Not since Love at First Bite have vampires been so damn funny. Okay, this group of bloodsuckers is way funnier than the Dracula character in that 1979 George Hamilton vehicle, but generally it’s hard to make a gang of murderous undead a laugh riot. But our friends from New Zealand, Jemaine Clement and Taika Waititi, managed to transform their feature film of the same name in this amazing little series.
Moving the original New Zealand location to Staten Island (which was actually filmed in Toronto, of course) was kind of the first Americanization of the series. I had the movie in my queue forever and am not up on my New Zealand humor, but if Clement’s awesome Flight of the Conchords series is any indication, Staten Island and its inferiority complex with the other boroughs is a perfect stand-in for the provincial nature of NZ and its lowly relationship with its Australian neighbors. As you can imagine, there are a lot of jokes at Staten Island’s expense throughout the series. And I’m totally here for that.
The series is almost set up as a workplace comedy. Or like a demented version of Friends. You have this house in which four vampires reside. Three are “real” vampires and one, Mark Proksch (Nate from The Office), who is a an energy vampire. The three must obviously only walk around at night, feed off of humans and generally do all the stuff vampires must do (avoid crosses, holy water, etc.). But in the 21st century with all its silliness. The energy vampire, Colin Robinson, has a day job in a cubicle farm and his thing is that he literally bores the shit out of people and/or annoys them with his constant circular stories or arcane references to things nobody cares about. Thus draining them of their energy. The others in the house don’t like him, as he can drain their energy as well, but for whatever reason they keep him around. They are all remarkably stupid.
Thrown into the mix is Guillermo, the main vampire, Nandor’s, “familiar.” He is the human assistant who does typical personal assistant stuff (including disposing of bodies that the vampires have drained, buying body glitter, etc.) and can also do stuff during the day when the vampires are sleeping. His goal is to be turned into a vampire by Nandor, but he’s been working for the guy for like ten years and it doesn’t seem like it’s going to happen. Because of the mockumentary nature of the show, he’s the one who does eye-roll asides and essentially acts as our guide in this weird world. He’s our Jim.
Nandor (our Michael Scott), the leader, is kind of an oddly naive dude who is both powerful and kind of stupid. He’s hundreds of years old and comes from maybe somewhere in Persia. At one time he had tens of wives and conquered stuff, but now he has this small band of bumbling vampires and spends his time at the party store planning for vampire get togethers, trying to get his American citizenship and being super uncool at the club. He was sent to America to conquer the new world, but so far he’s only “conquered” one block in Staten Island. The other two vamps, Lazlo and Nadja, are a couple who have their typical issues. He has a topiary garden with giant bushes shaped like the vaginas of dead loved ones and she seems to always be pursuing the reincarnated soul of her dead lover, Gregor, whom she has found in the body of a Staten Island parking garage attendant. They too aren’t the brightest bulbs.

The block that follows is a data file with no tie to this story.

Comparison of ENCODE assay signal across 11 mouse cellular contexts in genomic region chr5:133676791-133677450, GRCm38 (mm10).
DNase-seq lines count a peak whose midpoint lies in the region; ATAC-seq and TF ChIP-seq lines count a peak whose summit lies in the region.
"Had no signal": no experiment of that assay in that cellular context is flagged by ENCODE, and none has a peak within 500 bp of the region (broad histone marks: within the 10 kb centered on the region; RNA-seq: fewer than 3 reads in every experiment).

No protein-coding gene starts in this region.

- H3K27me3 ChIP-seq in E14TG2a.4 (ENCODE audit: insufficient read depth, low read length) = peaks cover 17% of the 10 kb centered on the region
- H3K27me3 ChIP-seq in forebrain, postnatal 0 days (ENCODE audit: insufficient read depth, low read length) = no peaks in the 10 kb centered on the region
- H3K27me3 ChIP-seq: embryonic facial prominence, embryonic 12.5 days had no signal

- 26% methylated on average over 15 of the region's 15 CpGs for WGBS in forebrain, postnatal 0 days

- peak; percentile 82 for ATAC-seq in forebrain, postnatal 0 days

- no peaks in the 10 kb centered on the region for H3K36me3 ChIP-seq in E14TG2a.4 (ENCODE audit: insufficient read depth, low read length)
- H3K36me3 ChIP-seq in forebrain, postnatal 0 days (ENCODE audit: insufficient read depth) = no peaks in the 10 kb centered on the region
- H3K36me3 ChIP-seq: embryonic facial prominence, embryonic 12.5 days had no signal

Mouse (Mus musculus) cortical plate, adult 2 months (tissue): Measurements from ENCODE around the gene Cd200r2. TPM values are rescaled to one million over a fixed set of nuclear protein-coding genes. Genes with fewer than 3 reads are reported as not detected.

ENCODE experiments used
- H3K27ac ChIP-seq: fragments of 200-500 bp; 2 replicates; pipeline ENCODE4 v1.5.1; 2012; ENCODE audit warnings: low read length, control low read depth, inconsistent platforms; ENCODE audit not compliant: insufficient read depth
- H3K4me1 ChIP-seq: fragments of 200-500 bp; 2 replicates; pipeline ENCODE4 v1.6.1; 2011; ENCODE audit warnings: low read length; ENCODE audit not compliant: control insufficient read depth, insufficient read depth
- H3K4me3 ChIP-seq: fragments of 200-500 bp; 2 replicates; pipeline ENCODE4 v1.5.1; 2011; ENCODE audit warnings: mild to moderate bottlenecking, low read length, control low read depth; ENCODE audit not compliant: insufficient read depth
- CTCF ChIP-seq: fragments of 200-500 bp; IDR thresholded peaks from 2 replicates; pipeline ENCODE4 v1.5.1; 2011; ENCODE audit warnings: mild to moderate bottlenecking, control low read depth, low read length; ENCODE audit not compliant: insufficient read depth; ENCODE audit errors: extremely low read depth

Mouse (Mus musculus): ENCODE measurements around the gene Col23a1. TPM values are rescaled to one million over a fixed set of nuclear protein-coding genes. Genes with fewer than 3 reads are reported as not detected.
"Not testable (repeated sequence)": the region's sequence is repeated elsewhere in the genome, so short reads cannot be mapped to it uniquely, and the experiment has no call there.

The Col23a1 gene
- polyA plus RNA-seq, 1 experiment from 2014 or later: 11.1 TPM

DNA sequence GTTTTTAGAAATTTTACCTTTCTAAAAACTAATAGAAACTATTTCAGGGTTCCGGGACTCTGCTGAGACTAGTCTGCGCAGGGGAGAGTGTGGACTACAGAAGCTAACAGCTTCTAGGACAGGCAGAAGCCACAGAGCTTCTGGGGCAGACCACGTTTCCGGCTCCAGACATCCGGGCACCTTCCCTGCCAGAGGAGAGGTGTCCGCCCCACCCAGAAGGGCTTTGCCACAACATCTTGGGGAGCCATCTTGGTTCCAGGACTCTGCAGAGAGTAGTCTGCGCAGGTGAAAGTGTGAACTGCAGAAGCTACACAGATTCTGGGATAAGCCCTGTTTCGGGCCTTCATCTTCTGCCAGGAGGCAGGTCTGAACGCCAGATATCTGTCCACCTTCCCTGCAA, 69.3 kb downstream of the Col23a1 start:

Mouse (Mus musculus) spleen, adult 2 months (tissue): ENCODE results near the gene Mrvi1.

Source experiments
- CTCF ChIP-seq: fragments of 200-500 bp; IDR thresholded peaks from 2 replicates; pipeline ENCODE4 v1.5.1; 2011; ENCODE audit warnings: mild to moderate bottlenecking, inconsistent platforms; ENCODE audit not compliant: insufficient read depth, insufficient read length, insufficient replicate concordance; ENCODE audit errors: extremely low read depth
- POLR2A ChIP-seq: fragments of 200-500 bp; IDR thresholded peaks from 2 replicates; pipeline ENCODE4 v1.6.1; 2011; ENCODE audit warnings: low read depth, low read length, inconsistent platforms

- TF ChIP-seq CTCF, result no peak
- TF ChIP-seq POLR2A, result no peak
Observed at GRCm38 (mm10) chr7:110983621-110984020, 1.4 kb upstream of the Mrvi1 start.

Anyhow, the episode plots involve them meeting up with other vampires who are always more hip and with it than they are, more successful in their endeavors. They host a very important vampire from Europe and try not to fuck that up. Nadja turns a lonely college student (Beanie Feldstein) and tries to train her in vampirism with very mixed results. It’s literally a situation comedy. And it’s amusing as hell because these aren’t typical people and their situation is singularly unique. There are surprising bursts of gore and violence (but in like a cartoonish Tarantino way) and really well-drawn characters that obviously don’t have to conform to typical sitcom tropes.
The sense of humor is what’s really different, however. You’re asked to laugh at the absurd and the subtle. The jokes aren’t jokes per se, but a ton of really well-done site gags and a ton of character interplay. For instance, there’s this whole scenario where a new woman, Evie Russell, starts at Colin Robinson’s work. He’s usually the guy going from cube to cube sucking the life out of his co-workers with his banal stories, but soon realizes that everyone who goes by Evie’s cube ends up walking away crying. It turns out she’s an emotional vampire, feeding her comrades stories about her dog dying, her neighbor’s husband being killed, her aunt dying, etc. She’s a misery chick. And now he has a rival, but they also end up dating and it becomes a whole thing. The scenario is obviously absurd, but hysterical both because we all know people like this and wonder what it would be like if they were set up to torture each other. Create the situation and play it out.
Anyhow, this seems like the perfect type of series to binge if you didn’t watch it live (like I did). It’s uncomplicated, but very well written and adult. The one thing that is a little oppressive is how dark the show is. Not in the mood sense, but in the literal sense. Since most everything takes place at night, there is quite a bit of squinting if your television is in a bright room. Although I suppose shooting everything in half-darkness makes it easier to disguise Canada for the US. I don’t know, the show is just remarkably entertaining and fun. And I’m excited if they make a second season. Like, now, please.